The CVE-2022-22963 flaw occurs in the Spring Cloud Function module, via the spring.cloud.function.routing-expression header that is modified by the attacker to contain malicious expression language code. The attacker is able to call functions that should not normally be accessible, including runtime exec calls.

Red Hat customers running affected versions of these Red Hat products are strongly recommended to update as soon as errata are available.

Customers are urged to apply the available updates immediately and enable the mitigations as they feel appropriate.



Advisory/Update [1]

Red Hat Decision Manager 7



Red Hat Process Automation Manager 7



Red Hat AMQ Messaging 6.3


Will not fix

Red Hat AMQ Messaging 7



Red Hat Fuse 6


Will not fix

Red Hat Fuse 7



Red Hat Enterprise Virtualization 4


Will not fix

Red Hat Camel K 1spring-beansRHSA-2022:1333
Red Hat Camel Quarkus 1spring-beansRHSA-2022:1306

[1] Advisory/Update link will be added once updates are live.

A vulnerability detection script has been developed to determine if your system is currently affected by this flaw. To verify the authenticity of the script, you can download the detached OpenPGP signature as well. Instructions on how to use GPG signatures for verification are available on the Customer Portal.

Current version: 1.0

Additionally, an Ansible playbook is available to run the detection script on many hosts at once. The playbook requires an additional vars file, which controls its operation. Detached GPG signatures are available for the playbook and its vars file. After downloading the playbook and its associated vars file, edit the vars file to tailor it to your environment. 

You should specify:

detector_path: The path the detection script will scan for vulnerable archives.

detector_dir: The playbook will copy the detection script to this directory on remote hosts.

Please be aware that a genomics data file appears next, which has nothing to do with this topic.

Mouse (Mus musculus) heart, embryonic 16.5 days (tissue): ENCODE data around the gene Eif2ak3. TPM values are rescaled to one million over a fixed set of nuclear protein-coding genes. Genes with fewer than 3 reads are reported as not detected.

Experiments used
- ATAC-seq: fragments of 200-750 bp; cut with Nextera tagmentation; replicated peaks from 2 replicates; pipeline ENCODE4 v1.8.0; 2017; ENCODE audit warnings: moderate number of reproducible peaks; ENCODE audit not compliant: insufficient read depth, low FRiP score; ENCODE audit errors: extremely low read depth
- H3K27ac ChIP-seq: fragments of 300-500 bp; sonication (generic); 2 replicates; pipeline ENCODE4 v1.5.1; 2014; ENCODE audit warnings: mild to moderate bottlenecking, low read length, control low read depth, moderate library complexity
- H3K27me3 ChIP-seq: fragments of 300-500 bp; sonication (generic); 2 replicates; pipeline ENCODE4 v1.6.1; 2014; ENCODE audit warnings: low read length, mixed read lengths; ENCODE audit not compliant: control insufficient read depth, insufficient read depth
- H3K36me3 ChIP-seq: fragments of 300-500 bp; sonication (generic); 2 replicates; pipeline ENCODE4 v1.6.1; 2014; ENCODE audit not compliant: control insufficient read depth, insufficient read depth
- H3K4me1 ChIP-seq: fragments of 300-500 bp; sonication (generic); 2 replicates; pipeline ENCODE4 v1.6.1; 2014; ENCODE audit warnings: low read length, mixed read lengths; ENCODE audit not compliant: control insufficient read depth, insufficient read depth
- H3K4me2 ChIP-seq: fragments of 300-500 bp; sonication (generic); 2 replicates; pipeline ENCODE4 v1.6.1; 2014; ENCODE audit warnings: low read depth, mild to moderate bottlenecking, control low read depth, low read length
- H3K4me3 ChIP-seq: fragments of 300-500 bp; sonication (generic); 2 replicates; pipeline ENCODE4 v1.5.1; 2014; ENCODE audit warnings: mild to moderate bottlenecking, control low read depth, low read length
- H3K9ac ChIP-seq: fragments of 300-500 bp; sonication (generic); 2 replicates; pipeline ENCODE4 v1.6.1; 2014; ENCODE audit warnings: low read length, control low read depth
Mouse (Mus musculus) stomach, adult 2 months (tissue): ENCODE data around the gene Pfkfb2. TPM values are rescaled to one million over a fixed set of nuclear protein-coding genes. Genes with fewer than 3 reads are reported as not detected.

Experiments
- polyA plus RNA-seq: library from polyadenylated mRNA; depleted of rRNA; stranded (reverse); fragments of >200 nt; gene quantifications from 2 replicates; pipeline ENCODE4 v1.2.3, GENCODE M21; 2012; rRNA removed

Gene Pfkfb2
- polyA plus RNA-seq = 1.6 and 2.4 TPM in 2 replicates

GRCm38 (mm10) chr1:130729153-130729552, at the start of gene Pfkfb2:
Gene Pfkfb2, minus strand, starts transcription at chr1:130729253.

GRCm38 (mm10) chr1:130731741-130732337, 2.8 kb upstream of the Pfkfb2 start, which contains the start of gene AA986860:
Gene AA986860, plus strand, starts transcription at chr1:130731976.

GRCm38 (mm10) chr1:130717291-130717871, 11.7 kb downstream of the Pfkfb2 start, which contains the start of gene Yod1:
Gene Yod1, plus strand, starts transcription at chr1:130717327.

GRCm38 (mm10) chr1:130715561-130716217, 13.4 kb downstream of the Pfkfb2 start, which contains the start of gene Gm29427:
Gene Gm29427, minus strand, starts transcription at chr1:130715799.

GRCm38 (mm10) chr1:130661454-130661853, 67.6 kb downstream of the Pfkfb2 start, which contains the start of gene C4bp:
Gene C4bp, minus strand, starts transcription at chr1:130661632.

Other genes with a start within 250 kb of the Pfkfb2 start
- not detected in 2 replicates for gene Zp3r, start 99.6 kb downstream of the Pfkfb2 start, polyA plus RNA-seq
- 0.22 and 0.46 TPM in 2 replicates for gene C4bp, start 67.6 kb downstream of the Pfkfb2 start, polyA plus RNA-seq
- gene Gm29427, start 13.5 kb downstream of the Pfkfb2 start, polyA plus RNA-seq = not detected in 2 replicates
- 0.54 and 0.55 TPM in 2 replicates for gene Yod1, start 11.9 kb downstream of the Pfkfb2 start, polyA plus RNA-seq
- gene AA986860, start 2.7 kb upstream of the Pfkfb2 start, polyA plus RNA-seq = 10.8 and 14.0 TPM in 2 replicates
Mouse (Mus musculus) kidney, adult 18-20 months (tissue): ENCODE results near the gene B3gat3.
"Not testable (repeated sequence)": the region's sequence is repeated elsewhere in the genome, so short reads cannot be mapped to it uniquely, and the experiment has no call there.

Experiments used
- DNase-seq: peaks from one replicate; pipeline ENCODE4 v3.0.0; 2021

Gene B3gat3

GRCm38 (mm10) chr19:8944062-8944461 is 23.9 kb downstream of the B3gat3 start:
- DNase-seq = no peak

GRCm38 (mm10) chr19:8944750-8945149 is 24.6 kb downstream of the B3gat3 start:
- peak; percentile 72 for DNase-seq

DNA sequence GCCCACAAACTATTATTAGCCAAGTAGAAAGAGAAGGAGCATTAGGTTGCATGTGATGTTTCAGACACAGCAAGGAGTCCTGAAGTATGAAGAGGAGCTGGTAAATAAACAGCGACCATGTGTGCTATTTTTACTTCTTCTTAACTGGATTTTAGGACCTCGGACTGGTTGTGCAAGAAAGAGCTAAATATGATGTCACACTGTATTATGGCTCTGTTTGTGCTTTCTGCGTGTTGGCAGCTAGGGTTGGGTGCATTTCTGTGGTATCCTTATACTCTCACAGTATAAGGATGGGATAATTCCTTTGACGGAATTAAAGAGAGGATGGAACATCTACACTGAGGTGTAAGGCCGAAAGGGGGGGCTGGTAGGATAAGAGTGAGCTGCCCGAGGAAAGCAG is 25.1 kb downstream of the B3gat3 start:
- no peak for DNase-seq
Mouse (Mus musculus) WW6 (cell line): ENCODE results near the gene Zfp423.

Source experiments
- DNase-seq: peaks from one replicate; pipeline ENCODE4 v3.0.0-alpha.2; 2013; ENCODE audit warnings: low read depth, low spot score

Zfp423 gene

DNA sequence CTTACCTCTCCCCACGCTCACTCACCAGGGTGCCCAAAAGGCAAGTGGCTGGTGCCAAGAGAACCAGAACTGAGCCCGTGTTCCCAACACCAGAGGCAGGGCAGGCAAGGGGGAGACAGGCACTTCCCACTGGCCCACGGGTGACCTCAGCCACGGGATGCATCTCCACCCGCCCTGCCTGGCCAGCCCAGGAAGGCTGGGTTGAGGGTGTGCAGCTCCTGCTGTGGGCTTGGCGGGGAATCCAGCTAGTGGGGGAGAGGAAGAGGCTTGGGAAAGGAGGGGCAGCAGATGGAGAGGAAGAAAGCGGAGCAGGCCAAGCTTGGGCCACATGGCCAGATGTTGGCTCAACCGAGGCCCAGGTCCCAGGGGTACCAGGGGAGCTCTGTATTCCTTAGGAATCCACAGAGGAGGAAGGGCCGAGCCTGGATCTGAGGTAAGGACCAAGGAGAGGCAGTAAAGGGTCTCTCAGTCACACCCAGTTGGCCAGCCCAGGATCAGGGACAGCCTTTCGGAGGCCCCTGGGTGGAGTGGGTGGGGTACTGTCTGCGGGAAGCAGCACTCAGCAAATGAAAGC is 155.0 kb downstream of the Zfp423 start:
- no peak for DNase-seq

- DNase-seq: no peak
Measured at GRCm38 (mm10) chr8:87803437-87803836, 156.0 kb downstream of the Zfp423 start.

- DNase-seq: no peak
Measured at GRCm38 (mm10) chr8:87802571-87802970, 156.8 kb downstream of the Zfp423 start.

detector_run_dir: The path the detection script will use for temporary storage.

To run the playbook, you will need to specify two extra vars on the command line:

HOSTS: The host(s) or group(s) to scan, as defined in your Ansible inventory.

vars_file: The path to the vars file.

For example:

# ansible-playbook -e HOSTS=all -e vars_file=cve-2022-22963-vars.yml cve-2022-22963-script-runner.yml

Q: Does the application server matter? Reports emphasize Tomcat - is the situation different for Wildfly/JBoss?

A: There are no other official PoC exploits referred to in the Spring documentation, but several people have pointed out that this is likely not the only exploit path. So while we can't say other app servers are vulnerable, we can't say with 100% confidence they are clear, either.

Even on a flat classpath (no classloader per deployment) it IS possible to at least set the  java.lang.ClassLoader#defaultAssertionStatus flag using vulnerable binding mechanism from Spring Beans 5.3.17 or earlier. While Wildfly, JBoss EAP, Tomcat, etc may not contain the vulnerable code, Red Hat recommends updating any applications packaging Spring Beans to resolve the CVE.

Q: I use a Red Hat product (for example, RHEL) and it is not listed on this page and the CVE pages. Is it affected?

A: If it is not listed in this document and on the CVE Pages marked as “Affected,” then the product is not affected by these CVEs.

Q: What is the distinction between “Affected” and “Vulnerable”?

A: Affected means that the flawed code exists in the product. Vulnerable means that it is actually exploitable in the product. It is perfectly possible to have “Affected but not Vulnerable” situations - that happens when the functionality is disabled, not exposed, mitigated, etc.